"But even so, I still get nervous before I go onstage."
Now, let's get this straight. I was not a good High School runner. I did HS Track for one reason only - to get a HS letter and give it to some girl. Man, what a jerk, but that's a subject of another blog...but, I did get the letter back when we said Sayonara. Well, we said more than that, and it wasn't Japanese. During, those years, I also played baseball, soccer, and even some Ice Hockey. When the teams would line up before the starting whistle, there was no gnawing in the pit of my stomach. There was no weakness in my knees like I suddenly needed to sit down before falling down. There was no hope that a storm would whip up out of a blue sky and cancel the game. But, when I ran track, I absolutely dreaded the sound of some big, official bellowing "440 yard runners to your line". God, it was like being punched in the belly.
"To your lines" this non-running adult would beckon. "Where the hell is that storm?" I would ask nobody in particular.
"Runners set"...."No, no, wait". Then the gun would fire and off we would go...everybody speeding away on fresh legs. All, except for me it would seem. I would be trying to mentally direct blood back into my legs that had drained out in that pre-race ritual that would repeat itself before every race. Not exactly the peak-at-the-right-moment strategy for doing well in a race.
You think I would outlive those teen fears, but when I began running again when I was in my early 30's, these feelings followed me to all my races. Didn't matter if it was a 10k, a marathon, or an ultramarathon - there was ol' wobbly-legged Al dreading the start of something I had trained months for, actually looked forward to doing, bragged to others about what I was going to do. It made no real sense, but I can't recall any race I ever ran where I didn't have these butterflies fluttering around.
It wasn't like the obvious nervousness that would build up in the weeks and days leading up to the race. It wasn't obsessively checking the race day weather at least 3 times a day starting 10 days before the race. Or spending most waking hours planning out how the day before and day of the race will go, from what time you will wake up, to what you will eat, what clothes you will wear, to listing out every item you need to pack for the weekend. Or studying the pace chart, memorizing your target splits for each mile on the course. It wasn't the "I wish I had just one more week to train and I'll be Ok" type of nervousness. This was "I'm fine till I step into the starting chute" type of nervousness. And don't give me that "take a deep breath and relax" nonsense. My pre-race mantra becomes “I hate this. Why do I do this? I hate this”, even though I know full well that I don't mean it. Now, understand that I've been doing marathons and longer since 1979, so it's not like I'm a stranger to long distance running or lack confidence in my ability to finish these things. But, I've run hundreds of races, and although the "competitiveness" has shriveled down to zero (except with my present self), the start of these races - that I say I love doing - still scares the begeezus out of me in the mere moments before the "go".
I'm not afraid of disappointing those around me. I’m pretty sure that if my wife ever leaves me, it won’t be because I failed to place in my age group, or worse, DNF’d. Many of my friends and patients don’t run and have no concept of what’s fast or slow. The very fact that I’m running by choice and not because my house is on fire and I’m running for help is impressive enough for them. With the friends that do run, we share a complete understanding of every facet of our running and we don't question any of each other's quirks.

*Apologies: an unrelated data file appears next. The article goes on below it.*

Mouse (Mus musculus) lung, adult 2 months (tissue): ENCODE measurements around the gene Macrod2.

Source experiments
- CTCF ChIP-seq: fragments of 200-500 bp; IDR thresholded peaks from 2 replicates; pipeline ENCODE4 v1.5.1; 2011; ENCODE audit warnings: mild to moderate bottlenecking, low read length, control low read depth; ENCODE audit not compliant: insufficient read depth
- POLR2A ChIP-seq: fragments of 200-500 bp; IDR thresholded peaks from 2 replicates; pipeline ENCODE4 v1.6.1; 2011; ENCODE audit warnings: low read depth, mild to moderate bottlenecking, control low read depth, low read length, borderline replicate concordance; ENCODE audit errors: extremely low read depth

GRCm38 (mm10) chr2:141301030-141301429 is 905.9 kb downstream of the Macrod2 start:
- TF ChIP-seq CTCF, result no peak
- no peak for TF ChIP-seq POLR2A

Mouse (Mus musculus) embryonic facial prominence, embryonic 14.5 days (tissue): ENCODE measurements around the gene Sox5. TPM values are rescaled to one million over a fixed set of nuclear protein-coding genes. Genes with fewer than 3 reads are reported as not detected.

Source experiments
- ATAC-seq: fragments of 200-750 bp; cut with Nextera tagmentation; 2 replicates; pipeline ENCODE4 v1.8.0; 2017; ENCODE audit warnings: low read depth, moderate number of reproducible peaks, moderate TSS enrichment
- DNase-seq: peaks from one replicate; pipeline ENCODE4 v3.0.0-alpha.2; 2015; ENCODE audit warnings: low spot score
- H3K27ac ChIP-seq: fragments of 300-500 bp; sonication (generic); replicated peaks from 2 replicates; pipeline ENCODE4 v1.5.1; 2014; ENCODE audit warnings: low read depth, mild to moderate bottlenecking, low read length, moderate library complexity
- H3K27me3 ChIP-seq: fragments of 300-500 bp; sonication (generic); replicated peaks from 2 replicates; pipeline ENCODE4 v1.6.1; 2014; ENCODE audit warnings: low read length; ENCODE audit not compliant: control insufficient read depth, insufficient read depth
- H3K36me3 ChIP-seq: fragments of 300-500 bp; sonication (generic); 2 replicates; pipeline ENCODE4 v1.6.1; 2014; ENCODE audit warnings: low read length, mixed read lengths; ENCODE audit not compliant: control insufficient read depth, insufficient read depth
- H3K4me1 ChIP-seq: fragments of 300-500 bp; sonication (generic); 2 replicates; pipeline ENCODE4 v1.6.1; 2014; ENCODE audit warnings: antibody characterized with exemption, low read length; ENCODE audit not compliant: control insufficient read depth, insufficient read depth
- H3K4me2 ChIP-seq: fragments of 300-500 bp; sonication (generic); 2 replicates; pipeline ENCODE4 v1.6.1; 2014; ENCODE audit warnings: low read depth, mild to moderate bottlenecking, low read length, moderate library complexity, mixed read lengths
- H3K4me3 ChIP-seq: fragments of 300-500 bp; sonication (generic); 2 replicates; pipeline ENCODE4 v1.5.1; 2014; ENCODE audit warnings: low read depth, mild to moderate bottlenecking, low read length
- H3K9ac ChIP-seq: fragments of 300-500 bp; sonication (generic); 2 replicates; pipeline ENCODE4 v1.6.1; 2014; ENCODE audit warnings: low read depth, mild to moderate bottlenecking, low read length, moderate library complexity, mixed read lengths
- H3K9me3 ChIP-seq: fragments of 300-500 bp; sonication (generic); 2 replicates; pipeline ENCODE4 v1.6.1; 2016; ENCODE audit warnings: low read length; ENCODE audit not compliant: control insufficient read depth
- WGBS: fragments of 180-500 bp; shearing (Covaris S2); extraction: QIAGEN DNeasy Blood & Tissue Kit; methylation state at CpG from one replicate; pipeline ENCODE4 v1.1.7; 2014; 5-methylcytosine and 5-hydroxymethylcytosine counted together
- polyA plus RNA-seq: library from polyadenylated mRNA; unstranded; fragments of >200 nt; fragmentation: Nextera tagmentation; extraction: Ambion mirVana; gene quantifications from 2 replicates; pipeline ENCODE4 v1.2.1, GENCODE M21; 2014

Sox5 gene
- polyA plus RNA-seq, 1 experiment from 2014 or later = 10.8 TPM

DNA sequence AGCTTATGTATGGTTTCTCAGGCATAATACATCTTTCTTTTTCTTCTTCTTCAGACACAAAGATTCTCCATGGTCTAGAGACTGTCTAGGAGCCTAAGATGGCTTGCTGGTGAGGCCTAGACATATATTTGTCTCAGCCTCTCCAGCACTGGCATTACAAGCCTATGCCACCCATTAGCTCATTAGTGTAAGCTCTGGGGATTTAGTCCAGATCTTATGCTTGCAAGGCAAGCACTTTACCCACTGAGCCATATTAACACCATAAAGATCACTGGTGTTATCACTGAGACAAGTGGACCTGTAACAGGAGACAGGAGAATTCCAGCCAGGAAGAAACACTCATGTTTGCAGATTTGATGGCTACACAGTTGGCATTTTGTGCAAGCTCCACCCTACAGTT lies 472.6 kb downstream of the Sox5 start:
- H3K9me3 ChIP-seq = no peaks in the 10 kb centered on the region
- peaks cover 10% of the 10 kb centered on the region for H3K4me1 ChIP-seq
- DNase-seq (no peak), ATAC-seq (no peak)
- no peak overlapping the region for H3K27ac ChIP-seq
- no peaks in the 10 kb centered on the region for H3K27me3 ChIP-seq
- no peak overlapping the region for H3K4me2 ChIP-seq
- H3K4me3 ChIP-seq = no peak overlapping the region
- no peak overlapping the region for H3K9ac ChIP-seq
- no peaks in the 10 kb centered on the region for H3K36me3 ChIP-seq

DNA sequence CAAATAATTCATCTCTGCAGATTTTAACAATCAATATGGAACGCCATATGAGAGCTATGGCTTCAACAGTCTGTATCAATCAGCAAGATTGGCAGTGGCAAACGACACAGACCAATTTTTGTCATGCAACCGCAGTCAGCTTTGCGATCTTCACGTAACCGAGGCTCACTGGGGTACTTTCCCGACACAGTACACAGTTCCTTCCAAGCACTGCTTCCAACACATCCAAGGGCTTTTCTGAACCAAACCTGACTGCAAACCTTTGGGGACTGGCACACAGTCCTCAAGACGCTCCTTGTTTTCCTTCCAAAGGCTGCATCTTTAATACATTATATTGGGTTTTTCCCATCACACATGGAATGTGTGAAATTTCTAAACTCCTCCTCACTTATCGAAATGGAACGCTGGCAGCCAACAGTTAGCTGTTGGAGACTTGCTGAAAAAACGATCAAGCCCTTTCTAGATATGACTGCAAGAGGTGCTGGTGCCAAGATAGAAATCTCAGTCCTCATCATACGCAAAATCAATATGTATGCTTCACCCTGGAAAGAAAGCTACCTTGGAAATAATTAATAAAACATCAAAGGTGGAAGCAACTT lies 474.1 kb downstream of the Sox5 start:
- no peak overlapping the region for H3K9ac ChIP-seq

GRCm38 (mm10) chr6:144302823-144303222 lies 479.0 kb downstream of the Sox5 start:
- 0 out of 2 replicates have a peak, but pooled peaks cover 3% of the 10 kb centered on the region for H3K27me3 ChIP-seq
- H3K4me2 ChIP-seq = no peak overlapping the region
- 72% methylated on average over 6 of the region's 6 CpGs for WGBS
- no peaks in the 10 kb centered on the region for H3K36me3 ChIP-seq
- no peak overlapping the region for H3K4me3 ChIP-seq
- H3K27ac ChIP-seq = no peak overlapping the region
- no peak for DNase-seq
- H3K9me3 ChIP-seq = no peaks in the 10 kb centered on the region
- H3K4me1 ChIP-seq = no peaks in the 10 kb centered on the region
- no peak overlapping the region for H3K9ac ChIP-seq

Do you remember your first race? The anticipation, the butterflies, the sweet taste of the unknown. Well, that's me, to some degree anyway, every race. It's kind of addicting, I think, facing something new and outside of our comfort zone and I guess every time I toe the starting line I feed that addiction because every race is new and certainly outside my ever shrinking comfort zone. Can't help it...maybe I don't really want to help it...who knows?
One last note of remembrance. I ran the first 12, and 19 of 20 Vulcan Marathons in total here in Birmingham back in the 80's and 90's. The VM was pretty tough in that we hit one mile hills at 5 and 21 miles. At the crest of that last mile hill, for many years, was sitting a longtime friend of mine, Dick Casler. Dick was a casual runner, but didn't do many (if any) marathons. But, he would be sitting at the top of Red Mountain playing his accordion (yep, that's right) for the gasping runners. It was usually some polka or rendition of a song (un)suitable for an accordion. But, one year, as I gasped over the mountain, I wasn't in the mood for the Beer Barrel Polka so I asked Dick if he knew "Fly Me To The Moon". He said "no". I didn't see Dick for a year (who knows why), but as I crested that same hill 52 weeks later, Dick saw me coming and played the most off-pitch rendition of "Fly Me To The Moon" - definitely not a song to play on an accordion,as if there really is one. Every time I saw Dick after that, I always thanked him. It's funny how a little thing sometimes means a ton to you and you never forget. Dick moved to north Alabama several years ago and I lost touch. I read this week that Dick passed away. The world lost a good person. Dick had a giant soft spot and loved to help people in need...handicapped, homeless, etc., saying "God doesn't make junk".You hold onto memories and Dick occupies a golden one for me. I wonder if he ever really knew. I should have told him more.
That's it for this week guys. Don't forget to read Training With Al if you're gearing up for a marathon in the near future. Hopefully, I'll see you all on the roads - AL
"One child lost is too many...one child saved can change the world"
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